I find that the transparency of data structures in Erlang makes programming much easier. In object-oriented programming, I am always worrying about what to name things; in Erlang, it usually doesn't matter, as the data structure is half the interface. If you have never programmed in Erlang, you probably have no idea what I am talking about.

And so we come to the bad news about Erlang: the language's benefits are back-loaded. That is, most of the language's benefits can only be appreciated after several years with other languages followed by several years with Erlang. It is certainly not a language for beginners. The syntax is strange to programmers hailing from the C diaspora. Functional programming is tough, and Erlang doesn't put any sugar on the pill. The graphics toolkits are primitive, and there are no fill-in-the-code computer games such as are found in introductory Java courses. Reading any non-trivial Erlang code requires a firm understanding of recursion, a kind of abstract thinking that many people find difficult.

Erlang is also lacking in libraries compared to other languages; in my experience, for any given task, there is zero, one, or at most two Erlang libraries available for the job. I am perhaps alone when I say this, but I actually like the fact that there are not many Erlang libraries available. If I need something done, I have the excuse to do it myself, and I often make discoveries that I would not have made otherwise. It sounds dumb but it is true. I can feel productive because I am doing something that no one has done yet, and along the way I have the freedom to try new approaches and make real innovations. I have learned more in the course of developing Erlang libraries than I ever learned stitching together other people's Ruby or C code. I program in Erlang purely for the enjoyment of solving problems and sharing my discoveries in well-engineered applications.

To a seasoned hobbyist programmer like myself, the only truly bad news about Erlang is that it is slow. For the server applications I have written, the speed of the language has not been an issue; the extra cost in CPU was more than made up by Erlang's correct handling of garbage collection, network I/O, and string concatenation in a concurrent environment. In the language of complexity analysis, Erlang programs tend to have a large constant out front but excellent asymptotic properties.

For the programmer who wishes to write fast programs using Erlang — the sorts of programs that start, run, write some output, and exit — there is hope on several fronts. A native-code compiler is available, and according to numerical benchmarks, it makes Erlang programs faster than Ruby, Perl, and PHP, albeit slower than Java and JavaScript. There is talk of a just-in-time native-code compiler, which might provide further improvements to execution time by gleaning information from the code execution itself and making appropriate optimizations. Finally, brave souls can write computationally intensive code in C via a NIF, with the important caveats that C code will block the Erlang scheduler (potentially negating Erlang's concurrency capabilities), and that parallel C code is famously difficult to write.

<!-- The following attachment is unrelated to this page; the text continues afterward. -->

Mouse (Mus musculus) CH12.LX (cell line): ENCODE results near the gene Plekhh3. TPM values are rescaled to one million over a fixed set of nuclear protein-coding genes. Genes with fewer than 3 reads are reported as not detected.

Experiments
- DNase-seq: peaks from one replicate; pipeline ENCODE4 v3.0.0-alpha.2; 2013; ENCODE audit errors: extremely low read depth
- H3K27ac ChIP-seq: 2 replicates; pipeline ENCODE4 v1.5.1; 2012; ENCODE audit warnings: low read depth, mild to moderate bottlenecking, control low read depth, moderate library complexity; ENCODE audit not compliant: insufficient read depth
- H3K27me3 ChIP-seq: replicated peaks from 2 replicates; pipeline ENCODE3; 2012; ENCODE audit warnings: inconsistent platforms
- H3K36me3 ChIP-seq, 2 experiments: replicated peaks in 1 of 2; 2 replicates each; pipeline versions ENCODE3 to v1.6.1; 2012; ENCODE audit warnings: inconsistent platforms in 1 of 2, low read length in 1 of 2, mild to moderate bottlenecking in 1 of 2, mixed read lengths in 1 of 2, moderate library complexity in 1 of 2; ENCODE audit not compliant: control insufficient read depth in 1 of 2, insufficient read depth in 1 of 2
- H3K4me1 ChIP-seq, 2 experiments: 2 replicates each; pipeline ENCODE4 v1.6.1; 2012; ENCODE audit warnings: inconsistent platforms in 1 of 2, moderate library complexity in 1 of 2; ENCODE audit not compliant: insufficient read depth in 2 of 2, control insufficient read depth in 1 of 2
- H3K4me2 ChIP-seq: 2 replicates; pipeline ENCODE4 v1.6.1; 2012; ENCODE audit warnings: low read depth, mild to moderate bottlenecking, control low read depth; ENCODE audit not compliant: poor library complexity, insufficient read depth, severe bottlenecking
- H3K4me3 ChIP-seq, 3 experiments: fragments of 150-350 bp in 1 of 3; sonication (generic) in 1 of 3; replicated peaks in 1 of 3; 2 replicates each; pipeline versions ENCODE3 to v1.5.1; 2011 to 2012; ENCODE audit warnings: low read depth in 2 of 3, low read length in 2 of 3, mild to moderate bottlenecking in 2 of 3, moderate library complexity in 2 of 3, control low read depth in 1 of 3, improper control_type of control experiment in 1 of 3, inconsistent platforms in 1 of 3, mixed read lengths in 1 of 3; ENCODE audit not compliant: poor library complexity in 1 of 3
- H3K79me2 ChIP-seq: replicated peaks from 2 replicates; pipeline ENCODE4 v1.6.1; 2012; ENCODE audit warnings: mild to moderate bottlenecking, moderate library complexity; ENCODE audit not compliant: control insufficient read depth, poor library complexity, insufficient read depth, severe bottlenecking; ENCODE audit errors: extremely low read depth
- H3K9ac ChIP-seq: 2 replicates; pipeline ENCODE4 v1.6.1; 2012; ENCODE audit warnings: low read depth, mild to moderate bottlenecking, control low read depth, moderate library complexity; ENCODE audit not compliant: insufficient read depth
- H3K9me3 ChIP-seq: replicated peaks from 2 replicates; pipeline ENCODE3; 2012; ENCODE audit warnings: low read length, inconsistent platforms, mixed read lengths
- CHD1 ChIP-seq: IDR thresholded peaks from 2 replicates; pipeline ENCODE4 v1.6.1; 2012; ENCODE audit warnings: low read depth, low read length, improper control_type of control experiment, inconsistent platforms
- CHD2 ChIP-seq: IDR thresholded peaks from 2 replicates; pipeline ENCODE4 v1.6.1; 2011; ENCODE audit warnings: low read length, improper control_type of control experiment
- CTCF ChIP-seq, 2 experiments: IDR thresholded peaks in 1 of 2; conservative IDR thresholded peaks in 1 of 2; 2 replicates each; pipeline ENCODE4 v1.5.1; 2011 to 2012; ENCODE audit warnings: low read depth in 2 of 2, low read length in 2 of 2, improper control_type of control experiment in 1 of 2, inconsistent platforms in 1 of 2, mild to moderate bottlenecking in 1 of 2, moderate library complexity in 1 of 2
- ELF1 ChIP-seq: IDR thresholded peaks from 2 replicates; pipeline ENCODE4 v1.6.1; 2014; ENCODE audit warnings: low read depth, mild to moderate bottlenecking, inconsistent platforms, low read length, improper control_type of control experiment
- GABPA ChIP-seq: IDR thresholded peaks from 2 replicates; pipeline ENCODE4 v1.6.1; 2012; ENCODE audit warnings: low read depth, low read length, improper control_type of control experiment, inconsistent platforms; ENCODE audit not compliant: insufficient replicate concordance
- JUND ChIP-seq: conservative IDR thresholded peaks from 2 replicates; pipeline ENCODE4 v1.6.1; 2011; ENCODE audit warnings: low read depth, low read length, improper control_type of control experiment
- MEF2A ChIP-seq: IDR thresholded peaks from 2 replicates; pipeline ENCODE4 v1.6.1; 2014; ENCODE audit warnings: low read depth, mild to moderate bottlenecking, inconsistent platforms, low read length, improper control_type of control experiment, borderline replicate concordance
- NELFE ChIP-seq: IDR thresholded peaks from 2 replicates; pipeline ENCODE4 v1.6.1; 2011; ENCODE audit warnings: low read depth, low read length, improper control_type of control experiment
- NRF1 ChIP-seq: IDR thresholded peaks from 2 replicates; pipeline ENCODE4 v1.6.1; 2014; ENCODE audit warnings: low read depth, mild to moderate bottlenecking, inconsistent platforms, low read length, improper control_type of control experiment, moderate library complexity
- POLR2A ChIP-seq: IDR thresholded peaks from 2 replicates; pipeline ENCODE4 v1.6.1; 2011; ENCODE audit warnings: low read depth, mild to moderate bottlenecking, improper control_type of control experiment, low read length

My own choice for writing fast programs in Erlang is an alternative technology which affords all the benefits of C code without compromising the integrity of the Erlang run-time. It is OpenCL, a C-like language introduced by Apple in 2008. Like Erlang, OpenCL easily takes advantage of all the processor cores on a given machine; unlike Erlang, OpenCL programs are very fast. In fact, OpenCL programs are usually faster than C programs, as OpenCL programs can take advantage of a processor's vector capabilities in a way that normally requires hand-tuned assembler code. OpenCL programs can be compiled and executed directly from Erlang code; in my view, it is a perfect technology for performing computationally intensive tasks (that is, running those inner loops) inside of a larger Erlang program.

By way of disclaimer, I have not actually used OpenCL inside an Erlang program. As I said, speed has not been a problem in the Erlang programs I've written. I do have some first-hand experience with OpenCL and have been quite pleased. I wrote a map projection library in OpenCL which is about 5 times faster than the state-of-the-art Proj.4 library (written in C). I also wrote an OpenCL library for doing multivariate statistics; I haven't benchmarked it against existing libraries, but I suspect it is faster by a similar margin. There are some peculiarities in writing OpenCL code, but it is my hope that one day all the world's tight loops will be rewritten in OpenCL and invoked from large programs written in Erlang.